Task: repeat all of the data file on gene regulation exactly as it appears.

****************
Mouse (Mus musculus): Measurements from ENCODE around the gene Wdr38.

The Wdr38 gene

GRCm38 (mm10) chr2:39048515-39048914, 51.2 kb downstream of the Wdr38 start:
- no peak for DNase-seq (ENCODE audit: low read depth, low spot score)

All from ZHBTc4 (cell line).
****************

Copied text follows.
Mouse (Mus musculus): Measurements from ENCODE around the gene Wdr38.

The Wdr38 gene

GRCm38 (mm10) chr2:39048515-39048914, 51.2 kb downstream of the Wdr38 start:
- no peak for DNase-seq (ENCODE audit: low read depth, low spot score)

All from ZHBTc4 (cell line).